Pitching to the Ump
A couple of days ago, Ben Walker of the Associated Press reported that teams are scouting umpires. I decided to check on the data to see whether pitchers have been changing their approach based on the umpire.
Umpires' zones vary from game to game, yet some umpires develop reputations around the league for perhaps calling the high strike or maybe sleeping next to an ice bucket. For most umpires, the PITCHf/x system has recorded enough data for an analyst to create a strikezone probability distribution. I'm not going to name any specific umpires, since that might come off like I was trying to evaluate them, which I'm really not, but I did make these probability distributions for the league on average as well as for each umpire, controlling solely for batter handedness. I hypothesized that the difference in a pitcher's expected called strike percentage without controlling for the umpire vs. the same pitcher's expected called strike percentage while controlling for the umpire could be attributed to the pitcher's knowledge of the umpire.
I found that, given the internal consistency in the data, there is certainly some skill to this effect, but the magnitude of the effect was small I think. , Livan Hernandez, who you may recall was on the same page as Eric Gregg back in 1997, actually has, by the numbers, done the worst job of adjusting for the umpire, as his pitches were 4% less likely to be called strikes given his distribution of umpires than given an average umpire. While the reliability tests I ran showed that Livan was consistently below average at "pitching to the umpire," I dug deeper, and I can't shake the feeling that luck plays a huge part of it. Sorting through umpires, I couldn't find any difference in Liva's approach. But maybe that's the problem. His approach is consistent, and it's the umpires who change. Here, I present a pair of charts displaying data on Livan Hernandez pitching to an umpire who has called a couple of his games.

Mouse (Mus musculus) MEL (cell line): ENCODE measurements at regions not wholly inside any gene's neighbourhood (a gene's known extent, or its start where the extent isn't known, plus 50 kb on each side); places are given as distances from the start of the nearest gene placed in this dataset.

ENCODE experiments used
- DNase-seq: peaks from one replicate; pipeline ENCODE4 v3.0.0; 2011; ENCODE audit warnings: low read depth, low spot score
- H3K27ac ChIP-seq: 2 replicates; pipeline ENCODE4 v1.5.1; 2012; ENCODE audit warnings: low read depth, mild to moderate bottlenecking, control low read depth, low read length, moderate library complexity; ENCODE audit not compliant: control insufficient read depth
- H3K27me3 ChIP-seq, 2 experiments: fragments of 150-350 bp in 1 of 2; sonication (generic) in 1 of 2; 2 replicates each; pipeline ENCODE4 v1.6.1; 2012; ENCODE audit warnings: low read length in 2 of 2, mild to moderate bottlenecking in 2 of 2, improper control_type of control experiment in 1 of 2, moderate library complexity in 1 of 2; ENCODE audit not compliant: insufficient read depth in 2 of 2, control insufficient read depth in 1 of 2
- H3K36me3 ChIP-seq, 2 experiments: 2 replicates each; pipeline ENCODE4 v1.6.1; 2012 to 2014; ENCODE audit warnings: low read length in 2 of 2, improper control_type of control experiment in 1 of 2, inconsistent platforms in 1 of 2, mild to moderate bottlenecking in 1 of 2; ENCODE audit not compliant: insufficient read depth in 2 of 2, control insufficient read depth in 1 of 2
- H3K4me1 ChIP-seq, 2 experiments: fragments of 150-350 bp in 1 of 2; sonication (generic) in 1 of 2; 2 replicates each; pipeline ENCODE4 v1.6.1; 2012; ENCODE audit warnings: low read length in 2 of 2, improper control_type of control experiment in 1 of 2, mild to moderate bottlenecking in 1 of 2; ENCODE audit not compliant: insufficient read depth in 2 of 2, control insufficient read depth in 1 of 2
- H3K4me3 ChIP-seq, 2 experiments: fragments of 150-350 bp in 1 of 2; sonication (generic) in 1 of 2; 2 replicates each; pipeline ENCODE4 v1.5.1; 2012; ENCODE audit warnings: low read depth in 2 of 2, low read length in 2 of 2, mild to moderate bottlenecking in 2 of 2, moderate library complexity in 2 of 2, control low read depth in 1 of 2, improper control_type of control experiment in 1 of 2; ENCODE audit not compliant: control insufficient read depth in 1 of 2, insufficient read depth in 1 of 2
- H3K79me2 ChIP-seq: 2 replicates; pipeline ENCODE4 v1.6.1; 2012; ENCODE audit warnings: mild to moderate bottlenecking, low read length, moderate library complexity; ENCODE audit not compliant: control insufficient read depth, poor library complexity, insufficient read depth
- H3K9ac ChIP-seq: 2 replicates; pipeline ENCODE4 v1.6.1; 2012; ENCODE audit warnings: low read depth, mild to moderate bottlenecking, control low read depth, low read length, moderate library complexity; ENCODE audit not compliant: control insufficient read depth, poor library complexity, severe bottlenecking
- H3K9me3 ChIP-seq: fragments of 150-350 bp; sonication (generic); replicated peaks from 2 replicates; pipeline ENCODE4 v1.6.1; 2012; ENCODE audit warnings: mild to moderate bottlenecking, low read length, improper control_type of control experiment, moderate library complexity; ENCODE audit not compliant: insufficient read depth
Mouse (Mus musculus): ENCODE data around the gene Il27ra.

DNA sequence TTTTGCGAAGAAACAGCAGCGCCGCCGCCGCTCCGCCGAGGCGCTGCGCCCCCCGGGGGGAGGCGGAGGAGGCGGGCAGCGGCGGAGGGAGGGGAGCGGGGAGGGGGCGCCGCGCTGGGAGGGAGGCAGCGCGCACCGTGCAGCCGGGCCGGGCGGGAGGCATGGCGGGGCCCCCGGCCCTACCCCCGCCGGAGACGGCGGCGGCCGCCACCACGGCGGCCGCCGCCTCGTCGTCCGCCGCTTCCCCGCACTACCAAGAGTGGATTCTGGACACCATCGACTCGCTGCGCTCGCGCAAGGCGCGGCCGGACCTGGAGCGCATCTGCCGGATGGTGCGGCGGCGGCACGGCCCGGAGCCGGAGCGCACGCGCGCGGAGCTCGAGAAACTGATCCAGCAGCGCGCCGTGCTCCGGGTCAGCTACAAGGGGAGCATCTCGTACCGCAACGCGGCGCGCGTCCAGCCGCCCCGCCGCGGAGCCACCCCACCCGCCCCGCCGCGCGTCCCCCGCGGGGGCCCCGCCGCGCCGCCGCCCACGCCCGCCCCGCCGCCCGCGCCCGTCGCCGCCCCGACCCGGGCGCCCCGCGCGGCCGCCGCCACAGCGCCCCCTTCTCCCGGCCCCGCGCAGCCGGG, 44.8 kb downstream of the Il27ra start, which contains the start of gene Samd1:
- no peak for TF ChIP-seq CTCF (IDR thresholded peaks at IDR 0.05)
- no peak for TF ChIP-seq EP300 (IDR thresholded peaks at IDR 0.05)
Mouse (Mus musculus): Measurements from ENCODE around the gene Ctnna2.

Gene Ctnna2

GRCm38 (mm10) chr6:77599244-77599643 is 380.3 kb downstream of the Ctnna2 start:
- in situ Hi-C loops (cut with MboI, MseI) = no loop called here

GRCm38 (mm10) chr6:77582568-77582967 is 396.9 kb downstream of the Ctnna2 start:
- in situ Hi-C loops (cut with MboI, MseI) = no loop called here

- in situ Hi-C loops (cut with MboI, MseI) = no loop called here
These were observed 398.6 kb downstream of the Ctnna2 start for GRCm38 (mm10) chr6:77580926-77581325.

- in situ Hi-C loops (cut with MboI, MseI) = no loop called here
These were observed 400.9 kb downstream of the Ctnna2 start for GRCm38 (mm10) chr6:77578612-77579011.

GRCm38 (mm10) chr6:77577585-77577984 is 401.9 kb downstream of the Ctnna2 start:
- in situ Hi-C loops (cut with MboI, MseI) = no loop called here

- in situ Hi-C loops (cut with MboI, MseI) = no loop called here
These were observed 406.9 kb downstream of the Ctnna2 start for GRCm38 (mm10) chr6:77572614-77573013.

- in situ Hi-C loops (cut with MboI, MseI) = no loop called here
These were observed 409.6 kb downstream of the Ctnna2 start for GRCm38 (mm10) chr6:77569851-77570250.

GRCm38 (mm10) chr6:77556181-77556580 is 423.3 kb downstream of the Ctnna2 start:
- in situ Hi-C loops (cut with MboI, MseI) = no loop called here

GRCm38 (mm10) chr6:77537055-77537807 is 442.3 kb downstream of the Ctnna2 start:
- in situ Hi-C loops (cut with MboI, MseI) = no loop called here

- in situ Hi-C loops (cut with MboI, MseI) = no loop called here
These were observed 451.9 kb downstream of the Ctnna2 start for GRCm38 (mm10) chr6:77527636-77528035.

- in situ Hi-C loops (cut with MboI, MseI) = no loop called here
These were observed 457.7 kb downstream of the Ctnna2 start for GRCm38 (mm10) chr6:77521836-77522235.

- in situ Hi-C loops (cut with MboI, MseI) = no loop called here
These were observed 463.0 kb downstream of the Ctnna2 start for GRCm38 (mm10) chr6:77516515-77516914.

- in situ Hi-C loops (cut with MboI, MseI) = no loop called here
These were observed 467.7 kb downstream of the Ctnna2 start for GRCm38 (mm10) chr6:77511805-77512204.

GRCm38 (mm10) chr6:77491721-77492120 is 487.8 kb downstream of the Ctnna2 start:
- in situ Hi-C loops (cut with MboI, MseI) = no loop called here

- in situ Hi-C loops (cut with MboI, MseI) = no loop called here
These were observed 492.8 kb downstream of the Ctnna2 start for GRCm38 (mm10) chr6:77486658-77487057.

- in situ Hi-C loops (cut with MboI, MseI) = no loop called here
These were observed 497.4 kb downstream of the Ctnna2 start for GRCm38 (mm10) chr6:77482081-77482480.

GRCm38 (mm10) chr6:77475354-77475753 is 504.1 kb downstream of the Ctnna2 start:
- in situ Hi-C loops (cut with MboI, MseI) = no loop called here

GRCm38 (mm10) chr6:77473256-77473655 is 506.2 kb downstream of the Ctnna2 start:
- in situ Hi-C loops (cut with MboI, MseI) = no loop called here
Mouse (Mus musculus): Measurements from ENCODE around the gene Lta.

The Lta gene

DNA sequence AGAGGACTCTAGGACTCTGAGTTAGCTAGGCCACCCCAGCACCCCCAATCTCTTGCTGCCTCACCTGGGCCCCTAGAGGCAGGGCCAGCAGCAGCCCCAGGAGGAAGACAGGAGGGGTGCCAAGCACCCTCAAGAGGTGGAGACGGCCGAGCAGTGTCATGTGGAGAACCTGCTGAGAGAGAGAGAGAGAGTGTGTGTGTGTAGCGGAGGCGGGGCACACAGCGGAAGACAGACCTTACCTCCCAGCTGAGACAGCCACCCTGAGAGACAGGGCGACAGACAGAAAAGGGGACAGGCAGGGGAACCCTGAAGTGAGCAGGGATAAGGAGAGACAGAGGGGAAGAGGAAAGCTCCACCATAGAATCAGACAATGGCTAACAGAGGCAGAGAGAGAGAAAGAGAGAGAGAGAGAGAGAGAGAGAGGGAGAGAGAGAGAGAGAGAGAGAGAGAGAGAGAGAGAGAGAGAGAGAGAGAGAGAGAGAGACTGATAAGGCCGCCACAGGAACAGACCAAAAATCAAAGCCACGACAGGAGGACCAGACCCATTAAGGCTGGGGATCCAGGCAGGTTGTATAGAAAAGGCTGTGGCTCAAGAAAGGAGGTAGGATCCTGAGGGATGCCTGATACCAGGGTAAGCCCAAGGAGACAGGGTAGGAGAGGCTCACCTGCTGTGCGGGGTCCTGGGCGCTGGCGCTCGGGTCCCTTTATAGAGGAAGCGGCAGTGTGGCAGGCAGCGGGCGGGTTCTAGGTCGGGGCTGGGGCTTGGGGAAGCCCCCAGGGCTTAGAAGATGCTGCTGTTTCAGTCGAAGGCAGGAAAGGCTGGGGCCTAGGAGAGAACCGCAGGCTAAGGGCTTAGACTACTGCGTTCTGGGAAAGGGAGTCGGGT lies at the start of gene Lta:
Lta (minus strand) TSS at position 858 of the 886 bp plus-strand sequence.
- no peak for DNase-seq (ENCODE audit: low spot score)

I've taken the difference between the average strike zones and a given umpire's strike zone. Blue areas represent spaces where this umpire calls fewer strikes than average, and red areas represent spaces where an umpire is more generous. I made a density estimation to model the distribution of Livan Hernandez's pitches against batters of each handedness, and then plotted a contour line that displays where he's generally pitched over the last few years. I finally plotted the locations of the individual pitches that Livan has thrown with this specific umpire calling the game.
It turns out that against righties, this has been Livan's favorite umpire. The ump does a great job calling pitches below the knees, and he gives pitchers the down-and-away strike, which is right in the center of where Livan generally pitches. So Livan, who has been 7% more likely to have a pitch called a strike with this umpire behind the plate than an average ump, hasn't actually done anything different. This ump just suits his style.
Meanwhile, against lefties, Livan pitches exclusively away, and he hasn't changed up his approach, even though this umpire does not tend to give pitchers that call. So in this way, Livan, without doing anything differently, is failing to "pitch to the ump."
This type of information could also be of value to a manager in deciding whether to throw a sinkerballer who pitches down in the zone or a power pitcher who goes up the ladder. I don't think that pitchers should, or do, change their approach much based on the umpire behind the plate. However, every inch counts, so the information can't hurt.